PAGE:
An Indigenous artist was commissioned to paint a large mural. The commission contract set out the terms of the agreement to design, create and install the artwork. As the artist felt he needed some legal advice, he approached Arts Law.
Essentially, the artist wanted assurance that the contract did not include any unusual or unfair terms. In particular, the artist wanted to know whether he would be responsible for damage caused during installation and who was responsible for paying for the materials. The artist had already agreed to pay for paints and other materials, so just wanted to be sure that the contract reflected that.
The artist accessed Arts Law’s document review service. The process of sending through the contract for review was straightforward and quick.
One of Arts Law’s pro bono solicitors, Lucinda Edwards, reviewed the contract and found the contract to be fair and balanced. She thought that the contract made reasonable requests of the artist and had adequate protections for the artist. And even though the artist would supply his own materials to complete the work, the fee provided for in the contract was generous. She suggested that a clause should be included in the agreement which made it clear that the artist would not be responsible for any damage caused during installation.
Having received legal advice, the artist could confidently ask for that clause to be included. The contract now clearly says that the artist is not responsible for damage and allows the artist to supervise the installation of the work.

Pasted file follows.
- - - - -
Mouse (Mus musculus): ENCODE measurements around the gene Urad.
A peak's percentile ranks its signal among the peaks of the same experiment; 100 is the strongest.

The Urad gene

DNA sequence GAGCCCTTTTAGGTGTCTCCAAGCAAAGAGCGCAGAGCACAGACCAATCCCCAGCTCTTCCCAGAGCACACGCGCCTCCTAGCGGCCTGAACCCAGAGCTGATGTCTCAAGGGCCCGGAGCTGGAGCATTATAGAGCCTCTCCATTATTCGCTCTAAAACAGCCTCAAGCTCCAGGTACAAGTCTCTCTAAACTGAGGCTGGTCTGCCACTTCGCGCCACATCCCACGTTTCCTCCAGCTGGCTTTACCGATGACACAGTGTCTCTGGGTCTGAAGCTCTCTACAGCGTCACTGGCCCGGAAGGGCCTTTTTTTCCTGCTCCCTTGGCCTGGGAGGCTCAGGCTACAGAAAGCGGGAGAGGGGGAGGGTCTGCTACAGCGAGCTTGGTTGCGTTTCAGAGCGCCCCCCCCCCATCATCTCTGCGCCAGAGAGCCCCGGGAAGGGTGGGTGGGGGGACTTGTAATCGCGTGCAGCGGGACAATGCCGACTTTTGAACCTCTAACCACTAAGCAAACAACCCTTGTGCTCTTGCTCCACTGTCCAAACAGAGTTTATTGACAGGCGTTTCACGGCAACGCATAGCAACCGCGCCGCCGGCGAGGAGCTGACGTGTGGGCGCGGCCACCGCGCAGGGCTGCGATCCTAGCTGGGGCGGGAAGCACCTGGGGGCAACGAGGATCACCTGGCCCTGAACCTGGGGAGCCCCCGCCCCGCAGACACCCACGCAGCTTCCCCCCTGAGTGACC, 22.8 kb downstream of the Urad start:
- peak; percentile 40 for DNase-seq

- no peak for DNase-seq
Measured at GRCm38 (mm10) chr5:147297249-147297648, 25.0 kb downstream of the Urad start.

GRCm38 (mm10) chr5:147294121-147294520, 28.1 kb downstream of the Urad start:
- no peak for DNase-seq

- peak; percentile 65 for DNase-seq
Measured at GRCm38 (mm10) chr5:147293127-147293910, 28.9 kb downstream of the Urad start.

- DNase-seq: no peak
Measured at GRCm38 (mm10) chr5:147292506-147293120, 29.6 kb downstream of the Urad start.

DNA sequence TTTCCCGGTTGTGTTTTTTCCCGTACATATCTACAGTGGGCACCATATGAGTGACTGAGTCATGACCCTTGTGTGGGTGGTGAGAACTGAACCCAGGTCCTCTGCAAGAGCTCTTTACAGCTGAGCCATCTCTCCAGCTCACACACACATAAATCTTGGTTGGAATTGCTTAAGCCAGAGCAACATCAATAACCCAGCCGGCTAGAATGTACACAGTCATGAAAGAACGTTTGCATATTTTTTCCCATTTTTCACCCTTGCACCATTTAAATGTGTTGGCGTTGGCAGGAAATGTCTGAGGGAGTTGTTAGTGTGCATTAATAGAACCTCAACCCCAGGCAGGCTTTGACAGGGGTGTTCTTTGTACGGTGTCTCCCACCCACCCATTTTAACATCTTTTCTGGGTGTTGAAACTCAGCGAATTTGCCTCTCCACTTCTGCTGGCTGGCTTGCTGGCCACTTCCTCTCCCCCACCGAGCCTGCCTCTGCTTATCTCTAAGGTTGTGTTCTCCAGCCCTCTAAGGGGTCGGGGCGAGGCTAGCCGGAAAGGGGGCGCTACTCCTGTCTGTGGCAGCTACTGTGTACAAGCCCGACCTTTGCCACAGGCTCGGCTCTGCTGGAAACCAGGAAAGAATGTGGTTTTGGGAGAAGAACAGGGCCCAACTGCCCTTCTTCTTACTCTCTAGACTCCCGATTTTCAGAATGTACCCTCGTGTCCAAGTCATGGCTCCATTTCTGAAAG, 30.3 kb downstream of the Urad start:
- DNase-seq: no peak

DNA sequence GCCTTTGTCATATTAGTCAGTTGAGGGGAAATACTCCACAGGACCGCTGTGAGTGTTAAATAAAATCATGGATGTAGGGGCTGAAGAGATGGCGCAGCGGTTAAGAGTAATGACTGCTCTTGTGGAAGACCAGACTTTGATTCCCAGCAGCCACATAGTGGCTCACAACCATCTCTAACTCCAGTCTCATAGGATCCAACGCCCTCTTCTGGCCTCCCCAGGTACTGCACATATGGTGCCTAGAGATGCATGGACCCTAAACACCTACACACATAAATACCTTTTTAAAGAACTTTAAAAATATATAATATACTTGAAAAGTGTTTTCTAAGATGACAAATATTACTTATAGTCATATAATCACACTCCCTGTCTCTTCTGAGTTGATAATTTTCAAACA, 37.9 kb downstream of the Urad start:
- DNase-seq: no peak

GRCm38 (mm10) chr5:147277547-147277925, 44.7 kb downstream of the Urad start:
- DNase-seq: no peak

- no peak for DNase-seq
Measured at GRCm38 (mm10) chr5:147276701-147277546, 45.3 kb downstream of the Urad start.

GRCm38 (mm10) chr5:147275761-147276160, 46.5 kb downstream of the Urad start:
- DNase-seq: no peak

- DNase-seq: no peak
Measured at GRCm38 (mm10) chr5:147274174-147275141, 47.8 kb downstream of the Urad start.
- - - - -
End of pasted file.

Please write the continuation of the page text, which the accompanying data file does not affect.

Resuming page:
The artist told us that he was happy with the service that Arts Law provided. Arts Law empowered the artist go ahead with the project, safe in the knowledge that his rights and interests were protected. He knew that his concerns were properly addressed by the terms of the contract.
Lucinda had this to say about the process:
It was my job as a lawyer to assess the contract as a whole and advise the artist on his rights and obligations. Luckily for him, there were no major issues – it was overall a fairly balanced and fair agreement.
In terms of managing the specific risk that concerned the artist, we agreed that the best thing to do was to add a clause into the contract which made it crystal clear that the artist wasn’t responsible for damage to the artwork during installation. That gave the artist peace of mind and it meant that the contract was clear about who had financial responsibility for any damage incurred.
Other useful case studies on protecting your rights when being commissioned to create a public artwork: